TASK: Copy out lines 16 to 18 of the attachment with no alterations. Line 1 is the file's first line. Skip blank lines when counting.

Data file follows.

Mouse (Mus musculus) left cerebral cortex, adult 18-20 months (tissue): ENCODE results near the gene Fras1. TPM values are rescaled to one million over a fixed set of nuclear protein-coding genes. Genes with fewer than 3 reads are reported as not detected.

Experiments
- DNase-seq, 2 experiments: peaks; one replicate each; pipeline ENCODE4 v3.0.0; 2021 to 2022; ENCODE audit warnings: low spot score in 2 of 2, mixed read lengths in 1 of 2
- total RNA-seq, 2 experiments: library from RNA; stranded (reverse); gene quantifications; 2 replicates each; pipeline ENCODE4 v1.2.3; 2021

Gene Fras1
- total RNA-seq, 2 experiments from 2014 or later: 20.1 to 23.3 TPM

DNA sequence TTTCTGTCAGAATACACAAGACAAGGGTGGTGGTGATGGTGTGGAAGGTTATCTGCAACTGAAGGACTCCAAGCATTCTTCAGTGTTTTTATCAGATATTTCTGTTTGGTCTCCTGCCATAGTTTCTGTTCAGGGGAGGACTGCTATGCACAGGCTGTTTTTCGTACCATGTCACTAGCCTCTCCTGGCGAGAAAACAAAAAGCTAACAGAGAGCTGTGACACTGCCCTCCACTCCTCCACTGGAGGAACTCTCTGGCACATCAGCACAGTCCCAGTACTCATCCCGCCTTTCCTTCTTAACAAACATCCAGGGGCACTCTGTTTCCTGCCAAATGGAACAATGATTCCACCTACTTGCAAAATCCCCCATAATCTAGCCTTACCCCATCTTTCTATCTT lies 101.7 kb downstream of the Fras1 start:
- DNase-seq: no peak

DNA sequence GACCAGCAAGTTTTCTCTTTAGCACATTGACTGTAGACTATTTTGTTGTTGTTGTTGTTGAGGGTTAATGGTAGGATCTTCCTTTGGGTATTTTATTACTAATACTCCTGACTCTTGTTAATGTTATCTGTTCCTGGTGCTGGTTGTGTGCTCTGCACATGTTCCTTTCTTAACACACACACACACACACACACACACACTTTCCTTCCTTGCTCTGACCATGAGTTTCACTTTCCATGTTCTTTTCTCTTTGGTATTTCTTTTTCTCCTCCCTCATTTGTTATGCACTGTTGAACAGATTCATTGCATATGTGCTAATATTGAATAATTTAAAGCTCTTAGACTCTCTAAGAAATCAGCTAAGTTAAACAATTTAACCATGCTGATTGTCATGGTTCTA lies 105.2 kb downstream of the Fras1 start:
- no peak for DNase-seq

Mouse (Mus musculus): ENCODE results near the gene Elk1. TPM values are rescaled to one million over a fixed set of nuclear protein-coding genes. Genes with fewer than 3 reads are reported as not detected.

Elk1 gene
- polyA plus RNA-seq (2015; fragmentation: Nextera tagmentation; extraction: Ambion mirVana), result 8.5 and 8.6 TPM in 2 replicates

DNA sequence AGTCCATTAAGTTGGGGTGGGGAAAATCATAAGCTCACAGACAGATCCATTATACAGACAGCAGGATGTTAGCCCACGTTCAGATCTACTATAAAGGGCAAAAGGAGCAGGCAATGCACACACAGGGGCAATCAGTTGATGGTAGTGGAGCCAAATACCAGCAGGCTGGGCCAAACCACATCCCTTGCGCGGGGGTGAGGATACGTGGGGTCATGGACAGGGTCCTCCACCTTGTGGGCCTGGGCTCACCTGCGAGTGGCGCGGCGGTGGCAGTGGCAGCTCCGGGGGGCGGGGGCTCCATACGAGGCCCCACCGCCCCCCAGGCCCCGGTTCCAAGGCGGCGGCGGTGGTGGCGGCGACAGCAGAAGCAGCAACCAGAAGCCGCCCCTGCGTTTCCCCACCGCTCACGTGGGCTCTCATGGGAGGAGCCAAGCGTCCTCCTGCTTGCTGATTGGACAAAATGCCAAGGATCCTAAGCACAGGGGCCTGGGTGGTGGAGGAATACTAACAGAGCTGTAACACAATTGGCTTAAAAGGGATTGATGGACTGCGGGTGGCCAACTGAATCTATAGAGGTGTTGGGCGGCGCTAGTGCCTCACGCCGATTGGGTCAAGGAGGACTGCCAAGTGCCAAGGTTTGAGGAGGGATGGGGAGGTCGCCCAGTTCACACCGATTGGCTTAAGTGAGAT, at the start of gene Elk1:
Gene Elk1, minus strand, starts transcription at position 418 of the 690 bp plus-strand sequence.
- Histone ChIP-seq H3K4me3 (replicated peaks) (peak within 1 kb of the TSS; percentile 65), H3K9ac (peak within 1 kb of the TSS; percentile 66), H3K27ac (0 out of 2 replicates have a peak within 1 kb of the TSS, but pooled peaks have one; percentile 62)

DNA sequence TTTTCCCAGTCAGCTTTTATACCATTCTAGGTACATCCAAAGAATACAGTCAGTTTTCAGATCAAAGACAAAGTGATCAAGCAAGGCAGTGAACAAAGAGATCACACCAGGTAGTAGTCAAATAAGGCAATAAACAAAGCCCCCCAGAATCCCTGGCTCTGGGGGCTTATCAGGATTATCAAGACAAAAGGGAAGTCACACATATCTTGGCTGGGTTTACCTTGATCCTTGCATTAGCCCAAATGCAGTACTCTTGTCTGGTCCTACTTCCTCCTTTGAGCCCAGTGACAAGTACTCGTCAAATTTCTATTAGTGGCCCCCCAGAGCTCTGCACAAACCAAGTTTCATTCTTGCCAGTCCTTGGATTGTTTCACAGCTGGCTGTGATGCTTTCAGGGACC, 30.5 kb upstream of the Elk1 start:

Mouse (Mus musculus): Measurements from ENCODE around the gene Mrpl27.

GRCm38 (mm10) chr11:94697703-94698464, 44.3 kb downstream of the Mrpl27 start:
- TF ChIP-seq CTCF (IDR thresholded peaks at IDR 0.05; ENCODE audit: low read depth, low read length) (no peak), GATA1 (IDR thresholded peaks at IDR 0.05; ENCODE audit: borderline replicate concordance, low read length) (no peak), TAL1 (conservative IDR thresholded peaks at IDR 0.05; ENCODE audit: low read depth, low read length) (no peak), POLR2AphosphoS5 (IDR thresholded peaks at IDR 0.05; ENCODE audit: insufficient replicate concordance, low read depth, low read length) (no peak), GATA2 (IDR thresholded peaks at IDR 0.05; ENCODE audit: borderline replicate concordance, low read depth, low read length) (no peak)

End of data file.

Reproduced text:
- Histone ChIP-seq H3K4me3 (replicated peaks) (peak within 1 kb of the TSS; percentile 65), H3K9ac (peak within 1 kb of the TSS; percentile 66), H3K27ac (0 out of 2 replicates have a peak within 1 kb of the TSS, but pooled peaks have one; percentile 62)

DNA sequence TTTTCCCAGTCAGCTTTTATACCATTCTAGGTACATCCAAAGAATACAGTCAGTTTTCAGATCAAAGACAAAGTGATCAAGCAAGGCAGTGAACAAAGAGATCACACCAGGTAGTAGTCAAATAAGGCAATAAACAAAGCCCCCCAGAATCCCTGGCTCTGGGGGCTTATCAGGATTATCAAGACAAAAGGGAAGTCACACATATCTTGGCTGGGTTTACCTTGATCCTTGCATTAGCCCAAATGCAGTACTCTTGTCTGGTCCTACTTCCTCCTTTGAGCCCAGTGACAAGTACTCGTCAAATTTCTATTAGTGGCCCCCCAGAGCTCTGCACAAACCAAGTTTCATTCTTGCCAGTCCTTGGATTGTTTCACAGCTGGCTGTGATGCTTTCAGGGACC, 30.5 kb upstream of the Elk1 start:

Mouse (Mus musculus): Measurements from ENCODE around the gene Mrpl27.